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Coming into View: Black British Artists and Exhibition Cultures 1976-2010

Dalal-Clayton, A (2015) Coming into View: Black British Artists and Exhibition Cultures 1976-2010. Doctoral thesis, Liverpool John Moores University.

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This study unites the burgeoning academic field of exhibition histories and the critiques of race-based exhibition practices that crystallised in Britain in the 1980s and 1990s. It concerns recent practices of presenting and contextualising black creativity in British publicly funded art museums and galleries that are part of a broader attempt to increase the diversity of histories and perspectives represented in public art collections and exhibitions. The research focuses on three concurrent 2010 exhibitions that aimed to offer a non-hegemonic reading of black creativity through the use of non-art-historical conceptual and alternative curatorial models: Afro Modern (Tate Liverpool), Action (The Bluecoat), and a retrospective of works by Chris Ofili (Tate Britain). Comparative exhibitions of the past were typically premised on concepts of difference that ultimately resulted in the notional separation of black artists from mainstream discourses on contemporary art and histories of British art. Through a close and critical textual analysis of these three recent exhibitions, which is informed by J.L. Austin’s theory of speech acts (1955), the study considers whether, and to what extent the delimiting curatorial practices of the past have been successfully abandoned by public art museums and galleries, and furthermore, whether it has been possible for British art institutions to reject the entrenched, exclusive conceptions of British culture that negated black contributions to the canon and narratives of British art in the first place. The exhibition case studies are complemented and contextualised by an in-depth history of the Bluecoat’s engagement with black creativity between 1976 and 2012, which provides a particular insight into the ways that debates about representation, difference and separatism have impacted the policies and practices of one culturally significant art gallery that is frequently overlooked in histories of black British art. With reference to the notion of legitimate coercion as defined by Zygmunt Bauman (2000), the study determines that long-standing hegemonic structures continue to inform the modes through which public art museums and galleries in Britain curate and control black creativity.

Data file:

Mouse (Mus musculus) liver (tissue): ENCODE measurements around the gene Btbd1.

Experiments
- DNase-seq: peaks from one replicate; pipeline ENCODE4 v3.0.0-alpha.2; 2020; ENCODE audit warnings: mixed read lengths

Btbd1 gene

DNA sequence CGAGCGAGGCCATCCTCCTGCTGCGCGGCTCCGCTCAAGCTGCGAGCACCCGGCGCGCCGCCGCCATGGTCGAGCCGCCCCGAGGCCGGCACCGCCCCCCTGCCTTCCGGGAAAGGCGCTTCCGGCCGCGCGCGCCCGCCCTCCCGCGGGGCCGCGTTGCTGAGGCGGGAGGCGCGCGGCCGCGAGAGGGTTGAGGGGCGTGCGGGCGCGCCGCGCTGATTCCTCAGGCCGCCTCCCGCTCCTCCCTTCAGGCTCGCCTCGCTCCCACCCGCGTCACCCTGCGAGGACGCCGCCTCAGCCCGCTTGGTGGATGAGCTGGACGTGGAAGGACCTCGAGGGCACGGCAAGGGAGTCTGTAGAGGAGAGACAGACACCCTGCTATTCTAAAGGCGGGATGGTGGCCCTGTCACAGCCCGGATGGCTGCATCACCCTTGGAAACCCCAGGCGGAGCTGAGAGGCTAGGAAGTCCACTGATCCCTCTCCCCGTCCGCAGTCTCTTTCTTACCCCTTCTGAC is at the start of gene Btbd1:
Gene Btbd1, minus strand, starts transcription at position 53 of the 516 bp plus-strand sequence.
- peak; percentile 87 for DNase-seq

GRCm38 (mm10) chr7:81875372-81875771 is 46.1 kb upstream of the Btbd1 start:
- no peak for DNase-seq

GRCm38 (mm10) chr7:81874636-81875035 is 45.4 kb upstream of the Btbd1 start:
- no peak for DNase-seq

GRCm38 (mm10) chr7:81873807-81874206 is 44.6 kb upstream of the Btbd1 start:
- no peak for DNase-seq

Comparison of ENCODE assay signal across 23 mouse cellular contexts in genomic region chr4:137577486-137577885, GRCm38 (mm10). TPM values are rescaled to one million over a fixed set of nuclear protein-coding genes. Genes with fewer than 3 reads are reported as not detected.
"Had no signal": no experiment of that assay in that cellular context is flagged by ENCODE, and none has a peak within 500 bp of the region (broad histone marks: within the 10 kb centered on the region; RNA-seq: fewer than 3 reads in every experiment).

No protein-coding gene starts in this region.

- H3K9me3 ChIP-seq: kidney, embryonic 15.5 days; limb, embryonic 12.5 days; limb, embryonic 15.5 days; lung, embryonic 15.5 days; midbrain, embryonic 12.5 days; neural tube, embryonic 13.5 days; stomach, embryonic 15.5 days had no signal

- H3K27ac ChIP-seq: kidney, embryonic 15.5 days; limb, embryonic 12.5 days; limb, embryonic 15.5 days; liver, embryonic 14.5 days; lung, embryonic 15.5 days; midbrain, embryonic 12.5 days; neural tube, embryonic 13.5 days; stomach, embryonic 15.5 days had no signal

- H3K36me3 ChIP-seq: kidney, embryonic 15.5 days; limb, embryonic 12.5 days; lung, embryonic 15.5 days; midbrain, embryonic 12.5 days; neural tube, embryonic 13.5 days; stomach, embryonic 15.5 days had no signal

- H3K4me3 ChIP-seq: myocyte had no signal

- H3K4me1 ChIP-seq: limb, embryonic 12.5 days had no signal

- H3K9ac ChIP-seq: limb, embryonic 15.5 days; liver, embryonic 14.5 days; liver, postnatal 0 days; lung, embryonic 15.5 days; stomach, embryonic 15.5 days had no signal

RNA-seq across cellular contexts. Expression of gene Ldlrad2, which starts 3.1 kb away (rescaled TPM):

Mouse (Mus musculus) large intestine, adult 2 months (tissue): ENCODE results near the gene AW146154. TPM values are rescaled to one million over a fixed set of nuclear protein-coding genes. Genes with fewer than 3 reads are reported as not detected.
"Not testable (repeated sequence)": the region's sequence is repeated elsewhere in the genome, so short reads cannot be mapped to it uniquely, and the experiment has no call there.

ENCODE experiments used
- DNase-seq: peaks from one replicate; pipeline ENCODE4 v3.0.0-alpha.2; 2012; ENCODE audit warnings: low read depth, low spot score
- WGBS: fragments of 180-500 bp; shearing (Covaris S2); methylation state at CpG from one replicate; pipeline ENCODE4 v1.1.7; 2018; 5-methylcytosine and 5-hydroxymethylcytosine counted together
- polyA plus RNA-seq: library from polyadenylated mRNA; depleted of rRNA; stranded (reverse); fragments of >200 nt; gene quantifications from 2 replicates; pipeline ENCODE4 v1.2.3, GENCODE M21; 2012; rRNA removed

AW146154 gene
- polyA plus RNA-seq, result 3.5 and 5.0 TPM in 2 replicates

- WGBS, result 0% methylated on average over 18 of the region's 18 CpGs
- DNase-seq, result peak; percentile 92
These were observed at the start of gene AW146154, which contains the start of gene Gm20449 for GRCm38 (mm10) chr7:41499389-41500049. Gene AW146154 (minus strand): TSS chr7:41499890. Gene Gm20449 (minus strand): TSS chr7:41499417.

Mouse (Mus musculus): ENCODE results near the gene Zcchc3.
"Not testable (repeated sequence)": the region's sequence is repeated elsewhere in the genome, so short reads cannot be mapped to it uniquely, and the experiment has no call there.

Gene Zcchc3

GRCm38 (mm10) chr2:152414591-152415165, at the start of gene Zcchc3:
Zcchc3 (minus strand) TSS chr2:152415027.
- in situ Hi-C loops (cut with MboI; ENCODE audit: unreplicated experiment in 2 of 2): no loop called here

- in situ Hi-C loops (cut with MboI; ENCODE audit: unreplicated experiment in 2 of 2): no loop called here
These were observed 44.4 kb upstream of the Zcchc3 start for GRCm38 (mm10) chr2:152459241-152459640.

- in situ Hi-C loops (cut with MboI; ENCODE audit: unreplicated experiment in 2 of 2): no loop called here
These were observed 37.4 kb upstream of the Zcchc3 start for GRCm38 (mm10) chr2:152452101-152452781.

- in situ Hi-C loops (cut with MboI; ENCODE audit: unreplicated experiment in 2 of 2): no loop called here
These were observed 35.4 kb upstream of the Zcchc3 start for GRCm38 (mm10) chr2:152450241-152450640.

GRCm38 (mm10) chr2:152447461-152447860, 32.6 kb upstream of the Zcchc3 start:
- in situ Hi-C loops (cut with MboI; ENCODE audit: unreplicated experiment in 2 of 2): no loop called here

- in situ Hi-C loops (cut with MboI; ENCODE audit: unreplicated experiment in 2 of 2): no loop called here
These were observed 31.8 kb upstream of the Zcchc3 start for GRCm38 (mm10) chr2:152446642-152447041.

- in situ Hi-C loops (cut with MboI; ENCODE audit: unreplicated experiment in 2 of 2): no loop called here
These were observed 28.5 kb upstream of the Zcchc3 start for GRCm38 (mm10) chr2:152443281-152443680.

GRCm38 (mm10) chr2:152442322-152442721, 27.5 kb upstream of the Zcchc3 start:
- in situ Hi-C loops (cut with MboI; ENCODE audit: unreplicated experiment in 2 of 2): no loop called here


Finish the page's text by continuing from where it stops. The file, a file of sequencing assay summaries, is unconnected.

Item Type: Thesis (Doctoral)
Uncontrolled Keywords: exhibition histories race-based exhibition practices black artists Britain publicly funded art museums and galleries art history cultural difference separatism textual analysis speech act theory curatorial practices the Bluecoat legitimate coercion
Subjects: A General Works > AM Museums (General). Collectors and collecting (General)
A General Works > AM Museums (General). Collectors and collecting (General)
H Social Sciences > HT Communities. Classes. Races
Divisions: Screen School
Date Deposited: 19 Oct 2016 14:08
Last Modified: 03 Sep 2021 23:26
DOI or ID number: 10.24377/LJMU.t.00004356
Supervisors: Sheldon, Julie
URI: https://researchonline.ljmu.ac.uk/id/eprint/4356
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